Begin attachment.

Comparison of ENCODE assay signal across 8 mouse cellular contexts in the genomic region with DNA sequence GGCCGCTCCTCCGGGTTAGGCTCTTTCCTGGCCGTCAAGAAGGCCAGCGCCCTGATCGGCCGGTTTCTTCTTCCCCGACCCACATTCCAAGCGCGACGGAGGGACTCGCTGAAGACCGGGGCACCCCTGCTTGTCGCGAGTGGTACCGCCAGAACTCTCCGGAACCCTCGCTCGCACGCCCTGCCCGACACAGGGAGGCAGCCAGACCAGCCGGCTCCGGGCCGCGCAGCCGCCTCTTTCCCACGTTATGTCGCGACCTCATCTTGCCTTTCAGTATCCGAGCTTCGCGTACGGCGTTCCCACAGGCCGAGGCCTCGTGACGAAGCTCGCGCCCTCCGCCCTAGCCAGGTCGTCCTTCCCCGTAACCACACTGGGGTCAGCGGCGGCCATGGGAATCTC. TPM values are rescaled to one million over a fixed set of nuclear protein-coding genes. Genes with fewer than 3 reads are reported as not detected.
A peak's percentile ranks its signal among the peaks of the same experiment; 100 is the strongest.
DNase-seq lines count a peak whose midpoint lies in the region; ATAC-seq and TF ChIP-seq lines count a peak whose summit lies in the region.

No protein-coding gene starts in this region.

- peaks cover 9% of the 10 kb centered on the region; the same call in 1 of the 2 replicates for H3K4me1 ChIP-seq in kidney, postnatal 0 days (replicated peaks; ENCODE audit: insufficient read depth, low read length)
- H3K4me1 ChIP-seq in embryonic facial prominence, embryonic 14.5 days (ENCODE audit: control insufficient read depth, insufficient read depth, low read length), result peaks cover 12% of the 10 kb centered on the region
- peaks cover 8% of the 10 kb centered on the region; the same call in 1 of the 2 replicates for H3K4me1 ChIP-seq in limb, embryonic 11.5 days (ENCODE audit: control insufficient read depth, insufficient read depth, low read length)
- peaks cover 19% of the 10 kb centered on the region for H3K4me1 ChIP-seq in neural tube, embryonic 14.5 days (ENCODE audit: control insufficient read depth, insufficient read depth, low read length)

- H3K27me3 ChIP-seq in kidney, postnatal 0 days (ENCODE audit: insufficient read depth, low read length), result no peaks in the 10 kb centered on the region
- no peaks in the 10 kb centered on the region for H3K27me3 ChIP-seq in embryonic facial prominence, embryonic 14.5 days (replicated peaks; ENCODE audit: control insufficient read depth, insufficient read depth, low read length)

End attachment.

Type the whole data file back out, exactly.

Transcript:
Comparison of ENCODE assay signal across 8 mouse cellular contexts in the genomic region with DNA sequence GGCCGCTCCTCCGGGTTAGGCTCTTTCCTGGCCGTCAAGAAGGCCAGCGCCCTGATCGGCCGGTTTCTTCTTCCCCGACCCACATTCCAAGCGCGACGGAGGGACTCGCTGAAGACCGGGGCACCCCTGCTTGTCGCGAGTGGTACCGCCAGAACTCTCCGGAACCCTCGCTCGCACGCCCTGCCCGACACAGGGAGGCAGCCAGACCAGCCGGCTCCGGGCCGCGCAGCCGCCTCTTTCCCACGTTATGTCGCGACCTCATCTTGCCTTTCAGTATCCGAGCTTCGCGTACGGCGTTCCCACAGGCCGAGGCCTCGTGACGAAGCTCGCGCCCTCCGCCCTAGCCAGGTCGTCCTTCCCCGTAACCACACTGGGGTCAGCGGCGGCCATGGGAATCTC. TPM values are rescaled to one million over a fixed set of nuclear protein-coding genes. Genes with fewer than 3 reads are reported as not detected.
A peak's percentile ranks its signal among the peaks of the same experiment; 100 is the strongest.
DNase-seq lines count a peak whose midpoint lies in the region; ATAC-seq and TF ChIP-seq lines count a peak whose summit lies in the region.

No protein-coding gene starts in this region.

- peaks cover 9% of the 10 kb centered on the region; the same call in 1 of the 2 replicates for H3K4me1 ChIP-seq in kidney, postnatal 0 days (replicated peaks; ENCODE audit: insufficient read depth, low read length)
- H3K4me1 ChIP-seq in embryonic facial prominence, embryonic 14.5 days (ENCODE audit: control insufficient read depth, insufficient read depth, low read length), result peaks cover 12% of the 10 kb centered on the region
- peaks cover 8% of the 10 kb centered on the region; the same call in 1 of the 2 replicates for H3K4me1 ChIP-seq in limb, embryonic 11.5 days (ENCODE audit: control insufficient read depth, insufficient read depth, low read length)
- peaks cover 19% of the 10 kb centered on the region for H3K4me1 ChIP-seq in neural tube, embryonic 14.5 days (ENCODE audit: control insufficient read depth, insufficient read depth, low read length)

- H3K27me3 ChIP-seq in kidney, postnatal 0 days (ENCODE audit: insufficient read depth, low read length), result no peaks in the 10 kb centered on the region
- no peaks in the 10 kb centered on the region for H3K27me3 ChIP-seq in embryonic facial prominence, embryonic 14.5 days (replicated peaks; ENCODE audit: control insufficient read depth, insufficient read depth, low read length)